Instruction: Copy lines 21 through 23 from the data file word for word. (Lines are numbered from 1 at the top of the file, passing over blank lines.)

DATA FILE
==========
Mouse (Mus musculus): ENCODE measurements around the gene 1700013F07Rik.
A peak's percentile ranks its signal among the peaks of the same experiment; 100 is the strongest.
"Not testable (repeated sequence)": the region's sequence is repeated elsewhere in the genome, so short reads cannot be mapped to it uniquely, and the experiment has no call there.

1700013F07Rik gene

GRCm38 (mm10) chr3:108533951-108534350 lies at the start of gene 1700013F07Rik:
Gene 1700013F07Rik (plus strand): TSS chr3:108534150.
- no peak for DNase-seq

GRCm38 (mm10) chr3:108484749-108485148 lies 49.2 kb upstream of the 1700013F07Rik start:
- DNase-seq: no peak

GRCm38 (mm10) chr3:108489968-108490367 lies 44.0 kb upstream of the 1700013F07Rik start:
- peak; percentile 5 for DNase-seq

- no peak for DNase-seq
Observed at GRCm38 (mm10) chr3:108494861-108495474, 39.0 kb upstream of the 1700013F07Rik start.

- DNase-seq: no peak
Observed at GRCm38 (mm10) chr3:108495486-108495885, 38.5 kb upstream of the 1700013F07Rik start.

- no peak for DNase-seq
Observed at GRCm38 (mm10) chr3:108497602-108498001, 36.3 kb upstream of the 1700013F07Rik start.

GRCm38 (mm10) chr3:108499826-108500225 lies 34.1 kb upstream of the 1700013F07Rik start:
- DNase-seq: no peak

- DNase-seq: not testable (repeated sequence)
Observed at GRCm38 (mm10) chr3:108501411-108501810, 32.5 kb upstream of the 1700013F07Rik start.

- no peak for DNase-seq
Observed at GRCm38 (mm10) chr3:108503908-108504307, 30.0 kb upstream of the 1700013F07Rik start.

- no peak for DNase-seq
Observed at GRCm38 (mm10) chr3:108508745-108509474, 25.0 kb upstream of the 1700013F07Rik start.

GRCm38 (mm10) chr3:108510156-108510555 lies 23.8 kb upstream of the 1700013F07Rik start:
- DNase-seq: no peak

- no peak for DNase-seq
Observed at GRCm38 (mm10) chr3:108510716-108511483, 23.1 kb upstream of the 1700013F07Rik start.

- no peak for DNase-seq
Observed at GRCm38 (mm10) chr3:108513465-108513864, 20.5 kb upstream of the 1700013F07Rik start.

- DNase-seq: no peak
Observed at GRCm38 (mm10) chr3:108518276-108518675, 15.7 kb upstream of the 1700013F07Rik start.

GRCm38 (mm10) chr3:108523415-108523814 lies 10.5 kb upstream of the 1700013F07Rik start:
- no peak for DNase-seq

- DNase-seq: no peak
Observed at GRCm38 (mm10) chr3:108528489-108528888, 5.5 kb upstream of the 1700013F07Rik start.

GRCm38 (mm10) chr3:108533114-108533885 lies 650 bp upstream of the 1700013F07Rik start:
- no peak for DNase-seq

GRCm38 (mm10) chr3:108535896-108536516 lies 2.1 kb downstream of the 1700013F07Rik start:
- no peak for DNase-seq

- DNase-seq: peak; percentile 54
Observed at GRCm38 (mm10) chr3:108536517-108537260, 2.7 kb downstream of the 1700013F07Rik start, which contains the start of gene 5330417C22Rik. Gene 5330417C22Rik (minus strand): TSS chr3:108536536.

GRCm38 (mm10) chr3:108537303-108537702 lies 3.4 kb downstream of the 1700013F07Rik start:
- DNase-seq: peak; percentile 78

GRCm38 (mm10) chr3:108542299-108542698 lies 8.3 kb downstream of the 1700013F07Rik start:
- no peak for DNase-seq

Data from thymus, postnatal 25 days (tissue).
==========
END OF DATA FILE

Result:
Observed at GRCm38 (mm10) chr3:108501411-108501810, 32.5 kb upstream of the 1700013F07Rik start.

- no peak for DNase-seq
Observed at GRCm38 (mm10) chr3:108503908-108504307, 30.0 kb upstream of the 1700013F07Rik start.